Involves slavery and discussion of corporal punishment
The woman who owned Zachary – thanks to the stupid, fucked-up legal system of this stupid, fucked-up country – spent every Saturday with her family. She left early in the morning, returned around six in the evening, and retreated immediately to her room, speaking to no-one until the next morning.
Zachary loved it. It gave him an entire day where he didn’t have to dance attendance on her whims. He usually helped out with the housekeeping and cooking a bit, spent the early afternoon helping with the groundskeeping, and then spent the evening lounging in the garden, pretending he wasn’t a slave.
Today, she was late. Zach had enjoyed dinner with the rest of the help, although they were all watching the clock, enjoyed a long stroll around the property (since he wasn’t allowed to leave said property without an escort), and gone back to his room (such as it was) to grab a sweatshirt, and she still wasn’t home. Phil, her cook-slash-housekeeper, who for some reason liked the bitch, was pacing. Zach found himself watching the clock. Maybe she’d finally had it out with her family. Maybe she’d died in a crash on the way home. What happened to slaves if their owner died?
The garage door didn’t open until nine. By that point, Zach had camped out in the kitchen with Phil, trying not to stare at the clock. She’d been late before, but never this late. What if she didn’t come back? He hated her. He really did. But he knew her. And Phil, for whatever reason, would be upset. And Phil was a pretty cool guy, for a Californian slave.
When the door between the garage and the house slammed open, Phil bounced to his feet as if he was on strings. Wine bottle, glass, a selection of sweet crackers, tray: his eyes were glazed but he was going through the motions. His hands were trembling. He was scared.
Zach had done his best to ignore the way the staff, such as it was, jumped to every time the lady slammed home like this. But today, he couldn’t ignore it. And he couldn’t ignore the sick feeling like worry somewhere down in his own gut.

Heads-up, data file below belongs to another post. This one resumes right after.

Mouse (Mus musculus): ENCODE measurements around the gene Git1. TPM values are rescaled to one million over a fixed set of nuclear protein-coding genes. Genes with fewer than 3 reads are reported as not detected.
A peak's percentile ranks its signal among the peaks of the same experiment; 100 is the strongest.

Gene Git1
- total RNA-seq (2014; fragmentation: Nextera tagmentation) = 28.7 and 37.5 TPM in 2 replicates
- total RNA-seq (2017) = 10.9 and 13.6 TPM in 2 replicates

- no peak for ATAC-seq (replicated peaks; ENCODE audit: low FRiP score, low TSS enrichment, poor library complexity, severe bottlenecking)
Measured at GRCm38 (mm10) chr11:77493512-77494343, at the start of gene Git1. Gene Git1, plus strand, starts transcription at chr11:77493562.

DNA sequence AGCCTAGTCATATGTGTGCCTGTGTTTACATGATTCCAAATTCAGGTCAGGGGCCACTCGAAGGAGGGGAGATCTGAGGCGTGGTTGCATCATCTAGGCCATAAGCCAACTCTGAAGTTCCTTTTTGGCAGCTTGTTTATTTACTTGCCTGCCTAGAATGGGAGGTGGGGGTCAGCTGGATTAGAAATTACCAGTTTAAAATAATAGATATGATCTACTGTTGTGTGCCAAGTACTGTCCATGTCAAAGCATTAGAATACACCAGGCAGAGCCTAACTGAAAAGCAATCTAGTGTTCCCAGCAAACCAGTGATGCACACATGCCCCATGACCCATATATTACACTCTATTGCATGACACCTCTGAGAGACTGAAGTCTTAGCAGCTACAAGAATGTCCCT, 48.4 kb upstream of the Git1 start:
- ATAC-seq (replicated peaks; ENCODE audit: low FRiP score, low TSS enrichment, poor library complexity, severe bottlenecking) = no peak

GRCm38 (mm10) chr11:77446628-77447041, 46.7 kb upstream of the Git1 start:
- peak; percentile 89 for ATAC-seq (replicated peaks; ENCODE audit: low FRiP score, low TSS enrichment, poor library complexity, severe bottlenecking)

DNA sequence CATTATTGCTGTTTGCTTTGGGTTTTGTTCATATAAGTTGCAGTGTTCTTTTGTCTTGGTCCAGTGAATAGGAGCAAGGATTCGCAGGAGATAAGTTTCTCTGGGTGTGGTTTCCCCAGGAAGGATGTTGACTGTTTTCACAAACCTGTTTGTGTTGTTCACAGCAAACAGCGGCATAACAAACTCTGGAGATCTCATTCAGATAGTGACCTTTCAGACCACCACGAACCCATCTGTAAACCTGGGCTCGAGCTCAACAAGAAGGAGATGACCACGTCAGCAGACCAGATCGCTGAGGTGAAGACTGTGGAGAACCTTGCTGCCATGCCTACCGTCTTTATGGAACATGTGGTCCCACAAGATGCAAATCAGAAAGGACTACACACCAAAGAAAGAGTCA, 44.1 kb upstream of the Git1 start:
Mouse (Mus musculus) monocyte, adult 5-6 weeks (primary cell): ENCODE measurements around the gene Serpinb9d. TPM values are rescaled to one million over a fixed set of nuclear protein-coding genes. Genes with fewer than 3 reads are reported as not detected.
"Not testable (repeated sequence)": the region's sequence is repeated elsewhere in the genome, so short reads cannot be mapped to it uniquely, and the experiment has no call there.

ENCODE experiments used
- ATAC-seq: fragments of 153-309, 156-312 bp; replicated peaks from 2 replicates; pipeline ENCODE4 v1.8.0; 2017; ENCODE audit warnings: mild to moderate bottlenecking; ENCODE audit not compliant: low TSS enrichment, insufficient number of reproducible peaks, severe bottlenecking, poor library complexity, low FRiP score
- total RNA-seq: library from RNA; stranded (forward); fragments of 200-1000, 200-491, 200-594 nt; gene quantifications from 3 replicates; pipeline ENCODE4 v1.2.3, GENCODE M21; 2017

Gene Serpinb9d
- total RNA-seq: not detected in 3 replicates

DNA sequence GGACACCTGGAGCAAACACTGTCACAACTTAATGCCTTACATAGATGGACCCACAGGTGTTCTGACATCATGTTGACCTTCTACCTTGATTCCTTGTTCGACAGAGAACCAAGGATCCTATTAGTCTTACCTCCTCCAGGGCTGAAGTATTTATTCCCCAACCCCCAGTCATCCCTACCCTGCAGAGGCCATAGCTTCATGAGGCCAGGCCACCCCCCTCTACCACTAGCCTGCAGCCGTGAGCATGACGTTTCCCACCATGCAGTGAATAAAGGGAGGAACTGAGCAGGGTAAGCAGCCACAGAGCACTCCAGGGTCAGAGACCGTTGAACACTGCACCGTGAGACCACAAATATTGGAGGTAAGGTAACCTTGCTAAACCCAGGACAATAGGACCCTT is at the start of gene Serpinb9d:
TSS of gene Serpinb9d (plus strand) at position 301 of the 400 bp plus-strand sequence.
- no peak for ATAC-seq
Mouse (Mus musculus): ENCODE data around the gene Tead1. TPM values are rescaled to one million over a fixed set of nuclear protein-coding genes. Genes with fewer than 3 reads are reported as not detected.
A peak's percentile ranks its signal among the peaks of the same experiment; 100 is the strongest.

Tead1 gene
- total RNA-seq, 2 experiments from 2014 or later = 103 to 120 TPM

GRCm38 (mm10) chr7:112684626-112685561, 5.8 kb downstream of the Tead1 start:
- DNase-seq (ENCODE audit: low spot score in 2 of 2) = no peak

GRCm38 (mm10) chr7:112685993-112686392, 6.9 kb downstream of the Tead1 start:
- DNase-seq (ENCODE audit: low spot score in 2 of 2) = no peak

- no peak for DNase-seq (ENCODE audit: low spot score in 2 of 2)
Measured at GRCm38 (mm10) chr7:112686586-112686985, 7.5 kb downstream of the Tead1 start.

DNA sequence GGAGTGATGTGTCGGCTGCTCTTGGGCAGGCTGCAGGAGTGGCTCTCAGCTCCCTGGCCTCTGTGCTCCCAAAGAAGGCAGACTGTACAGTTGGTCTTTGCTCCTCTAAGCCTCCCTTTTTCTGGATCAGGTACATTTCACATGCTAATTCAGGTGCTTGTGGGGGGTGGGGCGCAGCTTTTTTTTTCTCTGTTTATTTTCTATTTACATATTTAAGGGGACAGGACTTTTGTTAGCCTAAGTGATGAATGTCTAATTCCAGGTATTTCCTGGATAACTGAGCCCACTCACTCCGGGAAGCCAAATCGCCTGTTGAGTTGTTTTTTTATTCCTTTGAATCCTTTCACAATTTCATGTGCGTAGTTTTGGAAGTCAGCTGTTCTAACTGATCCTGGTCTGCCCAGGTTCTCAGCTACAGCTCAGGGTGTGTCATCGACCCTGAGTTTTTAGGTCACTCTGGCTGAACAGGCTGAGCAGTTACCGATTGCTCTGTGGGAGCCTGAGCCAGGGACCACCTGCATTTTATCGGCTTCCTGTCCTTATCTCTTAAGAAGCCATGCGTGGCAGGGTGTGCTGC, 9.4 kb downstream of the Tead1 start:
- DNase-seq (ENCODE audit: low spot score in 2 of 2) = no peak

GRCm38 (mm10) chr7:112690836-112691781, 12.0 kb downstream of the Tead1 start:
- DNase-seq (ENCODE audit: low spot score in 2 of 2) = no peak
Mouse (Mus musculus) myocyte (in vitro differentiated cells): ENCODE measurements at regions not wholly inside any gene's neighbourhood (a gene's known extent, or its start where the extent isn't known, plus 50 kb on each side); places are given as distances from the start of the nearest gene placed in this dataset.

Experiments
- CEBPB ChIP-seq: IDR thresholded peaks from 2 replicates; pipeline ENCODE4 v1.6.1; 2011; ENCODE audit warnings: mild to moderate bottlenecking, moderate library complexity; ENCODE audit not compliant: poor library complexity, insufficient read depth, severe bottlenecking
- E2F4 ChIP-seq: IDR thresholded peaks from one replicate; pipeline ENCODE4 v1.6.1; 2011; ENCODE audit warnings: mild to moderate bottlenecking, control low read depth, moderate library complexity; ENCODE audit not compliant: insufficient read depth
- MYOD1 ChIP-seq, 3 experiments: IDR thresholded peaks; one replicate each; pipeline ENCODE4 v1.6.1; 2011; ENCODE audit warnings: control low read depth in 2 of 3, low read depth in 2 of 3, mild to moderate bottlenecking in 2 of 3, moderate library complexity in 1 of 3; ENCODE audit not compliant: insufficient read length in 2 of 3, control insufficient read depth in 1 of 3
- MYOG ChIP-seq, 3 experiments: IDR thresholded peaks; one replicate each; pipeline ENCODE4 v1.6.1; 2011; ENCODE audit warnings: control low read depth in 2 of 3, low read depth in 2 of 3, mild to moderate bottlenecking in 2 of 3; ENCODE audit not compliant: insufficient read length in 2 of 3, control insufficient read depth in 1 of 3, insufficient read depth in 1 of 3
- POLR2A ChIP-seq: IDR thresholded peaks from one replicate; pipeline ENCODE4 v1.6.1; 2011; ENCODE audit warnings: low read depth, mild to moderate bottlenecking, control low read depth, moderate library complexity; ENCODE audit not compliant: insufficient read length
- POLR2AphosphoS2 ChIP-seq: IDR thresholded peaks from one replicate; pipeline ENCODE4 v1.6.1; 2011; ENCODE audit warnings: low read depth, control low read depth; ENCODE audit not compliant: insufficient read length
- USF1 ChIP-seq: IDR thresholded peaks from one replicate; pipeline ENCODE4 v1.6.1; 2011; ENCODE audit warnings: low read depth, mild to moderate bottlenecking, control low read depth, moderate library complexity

“I’ll take it up.” He held out his hands for the tray. “Look, if she’s going to holler at someone, it might as well be me. She’s got a lot of practice, and I’ve got a lot of practice taking it.”
It had, in truth, been almost two weeks since the last time she’d yelled at him, and nearly three since she punished him. He was losing his edge. Letting her take out her anger on him again might help that.
“You’re sure?” Paul was a skinny thing, looking a lot younger than the age he claimed. Zach had a hard time not feeling all protective of him and the other slaves.
“C’mon, give me the tray before she gets impatient.” He held out his hands. “I can take it.”
He could tell Paul didn’t want to give in; just as much as he could tell Paul was going to, and a few minutes later, Zach was knocking on Her Ladyship’s door.
“Lady Kaelin?” Surprising how it rolled off his tongue after all these weeks. “I have your dinner.” Such as it was.
A pause. Another pause. “Bring it in.”
He swung the door open carefully. She wasn’t beyond throwing shoes when she’d had a bad day.
The room was dark. He said, “I’m turning on the light,” remembered at the last minute to add, “Lady Kaelin,” and turned on the light.
She was in her bed, the blanket wrapped around her. Her face was red, her eyes were puffy. From the looks of things, she was still crying.
“Shit.” You weren’t supposed to swear in front of her Ladyship. “Shit, shit.” Zach kicked the tray table into position with his foot and dropped the food on it as quickly as he could without spilling anything. “Shit.”
“You said that already.” There was none of the usual poison in her voice, just something tired and bitter-sounding. “That’s good, thank you. That will be all.”
So easy to leave. So easy to just walk away. Saturday was his day off, and, besides, he was supposed to do what she told him to.
Zach flopped down into a sitting position between the bed and the tray table. He grabbed a cracker off the tray and offered it to her like it was finest caviar. “Want to talk about it?”
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